With the exception of 3D gaming support, Linux now has everything it needs to be a mainstream desktop OS. Ultimately, the lack of 3D gaming support doesn't matter much, because only a very small percentage of people play 3D games on their computers. For those who do want 3D gaming, my advice is to take the extra money you would have spent to build or buy a PC capable of 3D gaming, and use it to buy a Wii gaming console. Then, buy or build yourself a general-purpose PC, install Kubuntu Linux on it, and have done with it. You'll spend less money overall, and you'll end up with a better PC and a better gaming environment.


Sunday, 8 July 2007
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15:06 - Barbara has finished painting, thank goodness. Both of the treat weasels have paint on them. Duncan has a few extra white places on his tail, which aren't particularly noticeable, but Malcolm has both white and light blue paint in his fur. If anyone comments on that, I'll just tell him that Malcolm is a blue merle Border Collie.

I fixed my main desktop system yesterday. For the past couple of months, the CPU cooler fan has been whining loudly when the system is under heavy load. Thinking perhaps things were clogged with dust, I popped the lid a month or so ago and blew out the dust. It didn't look bad, but there was some accumulation in the fins of the CPU cooler. I didn't think about it again until the other day, when I was doing something that put both cores under heavy load. The CPU fan started to whine again, so popped the lid to take a look.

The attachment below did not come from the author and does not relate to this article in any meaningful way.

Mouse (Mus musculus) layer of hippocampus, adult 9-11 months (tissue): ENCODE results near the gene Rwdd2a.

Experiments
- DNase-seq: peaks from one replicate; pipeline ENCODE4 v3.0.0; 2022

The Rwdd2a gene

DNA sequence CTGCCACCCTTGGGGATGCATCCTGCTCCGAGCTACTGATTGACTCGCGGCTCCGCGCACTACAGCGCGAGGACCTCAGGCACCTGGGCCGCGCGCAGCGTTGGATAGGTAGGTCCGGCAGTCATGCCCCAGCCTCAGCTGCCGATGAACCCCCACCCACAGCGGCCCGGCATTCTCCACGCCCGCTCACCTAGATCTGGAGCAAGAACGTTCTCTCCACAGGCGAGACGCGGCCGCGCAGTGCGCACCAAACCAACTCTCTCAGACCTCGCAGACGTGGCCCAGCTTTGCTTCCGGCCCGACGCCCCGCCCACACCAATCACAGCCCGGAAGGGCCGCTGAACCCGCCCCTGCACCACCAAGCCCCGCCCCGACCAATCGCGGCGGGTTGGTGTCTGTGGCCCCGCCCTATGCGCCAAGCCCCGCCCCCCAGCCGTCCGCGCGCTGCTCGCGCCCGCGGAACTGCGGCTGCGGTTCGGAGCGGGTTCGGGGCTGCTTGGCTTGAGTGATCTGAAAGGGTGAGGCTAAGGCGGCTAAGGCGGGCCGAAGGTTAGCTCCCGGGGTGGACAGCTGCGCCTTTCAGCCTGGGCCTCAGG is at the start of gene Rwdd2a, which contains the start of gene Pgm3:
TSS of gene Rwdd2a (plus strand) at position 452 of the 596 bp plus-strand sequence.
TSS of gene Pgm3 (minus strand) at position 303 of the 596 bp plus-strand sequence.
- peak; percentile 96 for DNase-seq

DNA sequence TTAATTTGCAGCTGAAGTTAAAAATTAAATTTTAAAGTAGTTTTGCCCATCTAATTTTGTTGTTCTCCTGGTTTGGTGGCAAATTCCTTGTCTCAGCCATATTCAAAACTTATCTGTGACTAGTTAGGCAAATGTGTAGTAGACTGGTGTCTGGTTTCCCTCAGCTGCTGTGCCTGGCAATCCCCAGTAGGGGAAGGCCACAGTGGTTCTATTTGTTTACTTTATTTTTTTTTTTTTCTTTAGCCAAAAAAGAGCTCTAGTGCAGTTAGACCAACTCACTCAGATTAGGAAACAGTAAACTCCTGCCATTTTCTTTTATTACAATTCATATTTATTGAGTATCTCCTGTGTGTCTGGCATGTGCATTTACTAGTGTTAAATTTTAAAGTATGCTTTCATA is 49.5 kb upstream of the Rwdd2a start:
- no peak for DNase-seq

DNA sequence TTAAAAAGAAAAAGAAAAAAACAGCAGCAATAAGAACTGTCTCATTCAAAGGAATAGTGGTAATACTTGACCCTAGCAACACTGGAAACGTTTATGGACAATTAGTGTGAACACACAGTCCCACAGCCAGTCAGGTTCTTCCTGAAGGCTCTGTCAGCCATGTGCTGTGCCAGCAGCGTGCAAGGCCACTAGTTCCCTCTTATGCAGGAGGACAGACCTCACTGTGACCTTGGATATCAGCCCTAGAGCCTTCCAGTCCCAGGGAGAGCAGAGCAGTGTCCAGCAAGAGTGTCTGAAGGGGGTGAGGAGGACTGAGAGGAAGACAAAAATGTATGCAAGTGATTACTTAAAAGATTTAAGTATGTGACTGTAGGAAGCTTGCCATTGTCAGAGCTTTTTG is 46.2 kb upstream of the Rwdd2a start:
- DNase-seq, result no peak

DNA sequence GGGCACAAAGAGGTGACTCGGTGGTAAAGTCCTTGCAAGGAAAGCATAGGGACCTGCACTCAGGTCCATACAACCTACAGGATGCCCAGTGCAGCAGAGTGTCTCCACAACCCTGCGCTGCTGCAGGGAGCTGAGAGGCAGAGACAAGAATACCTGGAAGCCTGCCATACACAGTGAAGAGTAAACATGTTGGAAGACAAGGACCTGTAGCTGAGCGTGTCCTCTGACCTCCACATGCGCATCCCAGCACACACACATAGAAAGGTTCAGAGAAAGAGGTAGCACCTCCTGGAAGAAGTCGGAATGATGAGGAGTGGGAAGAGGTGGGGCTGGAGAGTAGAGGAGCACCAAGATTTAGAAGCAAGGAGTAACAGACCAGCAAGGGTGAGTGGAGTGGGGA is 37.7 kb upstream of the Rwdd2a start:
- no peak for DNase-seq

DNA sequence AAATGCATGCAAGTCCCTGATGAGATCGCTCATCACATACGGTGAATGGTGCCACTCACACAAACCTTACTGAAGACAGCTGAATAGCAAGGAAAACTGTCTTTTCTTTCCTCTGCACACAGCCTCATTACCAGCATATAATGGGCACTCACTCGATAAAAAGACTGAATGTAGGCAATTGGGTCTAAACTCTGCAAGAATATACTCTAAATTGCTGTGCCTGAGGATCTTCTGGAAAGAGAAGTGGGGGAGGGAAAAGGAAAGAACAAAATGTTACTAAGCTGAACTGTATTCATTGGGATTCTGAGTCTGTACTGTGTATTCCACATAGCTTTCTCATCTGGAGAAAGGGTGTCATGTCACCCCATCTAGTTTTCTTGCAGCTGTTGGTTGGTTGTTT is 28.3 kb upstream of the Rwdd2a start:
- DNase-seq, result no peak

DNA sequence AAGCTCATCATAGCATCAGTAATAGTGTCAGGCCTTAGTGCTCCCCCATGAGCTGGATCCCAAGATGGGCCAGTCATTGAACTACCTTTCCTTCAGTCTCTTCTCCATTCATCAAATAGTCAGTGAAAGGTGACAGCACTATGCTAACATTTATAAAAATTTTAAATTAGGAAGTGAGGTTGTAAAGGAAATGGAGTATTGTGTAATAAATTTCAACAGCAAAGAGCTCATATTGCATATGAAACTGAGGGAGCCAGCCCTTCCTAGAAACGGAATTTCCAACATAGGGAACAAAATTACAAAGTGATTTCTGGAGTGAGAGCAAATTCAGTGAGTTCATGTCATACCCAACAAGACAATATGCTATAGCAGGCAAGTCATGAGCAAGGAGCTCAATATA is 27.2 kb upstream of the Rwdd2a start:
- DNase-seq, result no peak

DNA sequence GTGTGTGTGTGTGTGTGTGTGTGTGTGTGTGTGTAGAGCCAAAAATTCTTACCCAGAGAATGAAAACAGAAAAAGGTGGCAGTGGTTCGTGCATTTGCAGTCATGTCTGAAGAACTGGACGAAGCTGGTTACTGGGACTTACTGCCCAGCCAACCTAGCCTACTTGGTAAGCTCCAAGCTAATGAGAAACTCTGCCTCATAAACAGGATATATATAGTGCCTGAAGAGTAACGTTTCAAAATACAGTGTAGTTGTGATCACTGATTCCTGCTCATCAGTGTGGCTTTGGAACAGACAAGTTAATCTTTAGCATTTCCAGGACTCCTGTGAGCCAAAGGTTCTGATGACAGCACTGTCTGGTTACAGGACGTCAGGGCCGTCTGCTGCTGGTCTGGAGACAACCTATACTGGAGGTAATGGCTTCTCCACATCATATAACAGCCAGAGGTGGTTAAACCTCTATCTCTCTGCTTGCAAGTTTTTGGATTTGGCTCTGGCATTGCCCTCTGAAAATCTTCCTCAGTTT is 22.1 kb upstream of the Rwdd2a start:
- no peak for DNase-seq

This time, I didn't shut the system down before removing the lid, and the problem was immediately obvious. This system has only one case fan, and it wasn't spinning. I spun it gently with my finger, and it started spinning. I left the cover off, with a small table fan pointed toward the CPU cooler and drive bays. That'll take care of cooling until I have time to dig out a replacement fan from the stock room and install it. But with the field-expedient arrangement, things are pretty quiet once again, even with both cores loaded to nearly 100%.

Mary Chervenak isn't the only one of the Blue Planet Run team who's had GI problems, which was probably caused by eating fresh fruit and vegetables.

It occurred to me yesterday that Paul or I probably wouldn't have had the problems that Mary and the other runners have had. Like Barbara, Mary is a clean freak. Both of them wash a drinking glass or mug after (believe it or not) using it only once. Paul and I don't believe in washing our mugs too frequently. Here's picture of the large insulated mug that Babara got me back in 2004 (with a VW shown for comparison; I like large mugs.)

I was just thinking back over the last three years, trying to remember how many times I've washed that mug. It may be five times, but I think it's only four. Call it an average of one washing every 8 months or so. I sometimes wipe down the outside of the mug if it gets too sticky, but I try to avoid washing the inside. And at that I'm a clean freak compared to Paul. I don't think he ever washes his mug.

Paul and Mary didn't live together when they first got married. Paul had been hired by Wake Forest University here in Winston-Salem, while Mary was still doing post-doc work at a university in Canada. When Mary moved to Winston-Salem, she visited Paul's office at the university. She wanted some water, and Paul offered her his mug. When she filled it from the drinking fountain, she noticed that there were brown swirls in the water. Mary immediately made a solemn vow never to use any of Paul's drinking utensils.

Okay, the downside is that Paul and I have disgusting drinking habits. But the upside is that drinking from our mugs probably helps us produce lots of helpful antibodies.


Copyright © 1998, 1999, 2000, 2001, 2002, 2003, 2004, 2005, 2006, 2007 by Robert Bruce Thompson. All Rights Reserved.